Indian doctors and nurses are among 14,000 applicants from across the world that are set to benefit from a further one-year fee waiver for visa extensions for frontline workers dealing with the Covid-19 pandemic.
The UK Home Office said the free one-year visa extensions will be automatically granted to eligible overseas health and care workers and their dependents whose visas were due to expire before October 1. The extension will cover healthcare professionals working in the National Health Service (NHS) and the independent health and care sector, which includes a large number of Indian professionals.
UK Home Secretary said: “The dedication and skill of overseas health and care workers who are leading the UK’s fight against coronavirus is truly extraordinary.
“Thousands of them have helped save countless lives throughout this pandemic and are now playing a vital part in the hugely successful vaccination rollout. Our offer of free visa extensions shows how our country values the contributions of these heroes.”
MORE LIKE THIS…
have been announced since last year at the peak of the pandemic and the Home Office said it has extended the visas of more than 10,000 people across the UK. The latest extension is intended for doctors, nurses, paramedics, midwives, occupational therapists, psychologists and others to be able to continue their crucial work in the fight against coronavirus as their visas will be extended for a year, free of all fees and charges, including the Immigration Health Surcharge.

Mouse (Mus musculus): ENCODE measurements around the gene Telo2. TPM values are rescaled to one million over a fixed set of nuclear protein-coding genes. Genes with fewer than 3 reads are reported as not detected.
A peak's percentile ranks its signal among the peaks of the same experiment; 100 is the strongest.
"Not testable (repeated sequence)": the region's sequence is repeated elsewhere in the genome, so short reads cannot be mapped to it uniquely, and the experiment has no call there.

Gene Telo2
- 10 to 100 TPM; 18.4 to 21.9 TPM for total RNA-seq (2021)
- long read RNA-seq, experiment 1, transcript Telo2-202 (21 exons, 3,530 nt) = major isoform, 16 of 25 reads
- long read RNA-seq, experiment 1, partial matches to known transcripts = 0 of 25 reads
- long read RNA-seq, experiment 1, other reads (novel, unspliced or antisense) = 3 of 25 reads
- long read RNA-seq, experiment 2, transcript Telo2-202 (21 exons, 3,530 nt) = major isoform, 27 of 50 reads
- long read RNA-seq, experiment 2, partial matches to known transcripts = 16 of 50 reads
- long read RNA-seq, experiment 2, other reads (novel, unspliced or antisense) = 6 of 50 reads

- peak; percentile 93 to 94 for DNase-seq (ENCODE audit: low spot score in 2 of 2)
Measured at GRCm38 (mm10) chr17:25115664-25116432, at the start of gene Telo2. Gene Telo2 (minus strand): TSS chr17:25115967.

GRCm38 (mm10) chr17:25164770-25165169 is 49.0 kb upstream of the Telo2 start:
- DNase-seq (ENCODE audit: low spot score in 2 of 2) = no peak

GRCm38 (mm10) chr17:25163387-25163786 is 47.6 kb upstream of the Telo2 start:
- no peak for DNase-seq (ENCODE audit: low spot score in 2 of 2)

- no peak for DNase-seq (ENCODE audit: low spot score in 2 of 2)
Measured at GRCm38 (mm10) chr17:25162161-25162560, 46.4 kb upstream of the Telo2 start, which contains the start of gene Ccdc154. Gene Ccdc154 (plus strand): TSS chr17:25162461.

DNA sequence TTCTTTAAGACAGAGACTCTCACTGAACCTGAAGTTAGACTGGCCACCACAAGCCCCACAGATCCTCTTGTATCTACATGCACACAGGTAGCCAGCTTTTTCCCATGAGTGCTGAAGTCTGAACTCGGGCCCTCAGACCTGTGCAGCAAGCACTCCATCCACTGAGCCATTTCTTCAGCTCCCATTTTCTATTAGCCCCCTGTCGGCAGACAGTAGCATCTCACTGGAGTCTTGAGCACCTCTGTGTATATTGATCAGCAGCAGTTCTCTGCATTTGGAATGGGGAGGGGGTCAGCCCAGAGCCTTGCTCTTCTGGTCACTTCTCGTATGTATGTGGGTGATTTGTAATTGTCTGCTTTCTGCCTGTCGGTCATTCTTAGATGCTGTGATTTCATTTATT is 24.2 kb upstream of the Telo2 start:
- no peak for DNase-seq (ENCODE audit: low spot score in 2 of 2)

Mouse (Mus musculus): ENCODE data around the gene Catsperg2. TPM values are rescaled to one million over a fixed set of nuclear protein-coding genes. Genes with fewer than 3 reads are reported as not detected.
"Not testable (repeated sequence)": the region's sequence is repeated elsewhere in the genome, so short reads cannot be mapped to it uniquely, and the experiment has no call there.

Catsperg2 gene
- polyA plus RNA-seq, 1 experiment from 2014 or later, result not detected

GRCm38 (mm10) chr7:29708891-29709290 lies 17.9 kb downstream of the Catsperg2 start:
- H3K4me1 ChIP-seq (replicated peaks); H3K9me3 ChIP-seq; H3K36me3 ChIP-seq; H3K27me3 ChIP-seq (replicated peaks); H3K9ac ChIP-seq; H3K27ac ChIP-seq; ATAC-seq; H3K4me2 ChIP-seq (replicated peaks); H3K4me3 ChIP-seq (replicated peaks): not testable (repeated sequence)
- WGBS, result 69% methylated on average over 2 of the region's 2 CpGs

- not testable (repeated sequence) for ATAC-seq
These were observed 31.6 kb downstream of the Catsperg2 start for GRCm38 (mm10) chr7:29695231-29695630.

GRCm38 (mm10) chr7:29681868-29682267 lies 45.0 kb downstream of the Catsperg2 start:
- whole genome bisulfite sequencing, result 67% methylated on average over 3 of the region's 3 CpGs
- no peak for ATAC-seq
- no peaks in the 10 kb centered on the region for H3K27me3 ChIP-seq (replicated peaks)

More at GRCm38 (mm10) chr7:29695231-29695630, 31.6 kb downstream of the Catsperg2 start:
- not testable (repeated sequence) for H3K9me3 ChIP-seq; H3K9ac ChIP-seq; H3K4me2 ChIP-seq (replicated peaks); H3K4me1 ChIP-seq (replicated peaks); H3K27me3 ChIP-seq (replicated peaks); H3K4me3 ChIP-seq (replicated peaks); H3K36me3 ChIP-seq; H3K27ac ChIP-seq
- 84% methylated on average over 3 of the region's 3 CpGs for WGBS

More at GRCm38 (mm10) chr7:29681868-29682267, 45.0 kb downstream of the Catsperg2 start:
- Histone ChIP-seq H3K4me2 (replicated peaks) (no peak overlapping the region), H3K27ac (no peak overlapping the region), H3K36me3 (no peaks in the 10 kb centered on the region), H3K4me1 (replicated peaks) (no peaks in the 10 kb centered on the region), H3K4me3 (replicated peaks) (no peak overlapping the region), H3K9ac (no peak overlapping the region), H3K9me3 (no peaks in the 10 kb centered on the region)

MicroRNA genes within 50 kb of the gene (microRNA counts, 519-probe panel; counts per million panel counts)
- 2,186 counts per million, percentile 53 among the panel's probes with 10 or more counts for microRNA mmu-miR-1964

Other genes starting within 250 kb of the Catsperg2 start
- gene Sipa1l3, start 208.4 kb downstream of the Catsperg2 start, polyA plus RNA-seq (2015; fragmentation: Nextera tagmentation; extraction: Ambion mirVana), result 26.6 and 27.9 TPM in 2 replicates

“Our overseas health and care workers make such a vital contribution to our health system and have been a key part of the fight against the pandemic. They are protecting our loved ones and vaccinating the public so that we can save lives and return to normality,” said UK Health Secretary Matt Hancock.
“To help those staff from overseas, we are extending their visas to provide security while they continue to tackle this virus,” he said.
The Home Office said that those benefiting from this extension will need to complete a simple online form to verify their identity, with employers asked to confirm eligibility.
It also highlighted that the new , which launched in August last year, would make it "easier, cheaper and quicker" for the global health professionals to work in the NHS, the social care sector and for those organisations which provide commissioned services to the NHS. So far, more than 20,000 people have been granted a visa through the route.
Last year, the Home Office also expanded the Bereavement Scheme to all NHS, health and social care workers to support the family of frontline healthcare workers who die in the line of frontline duties.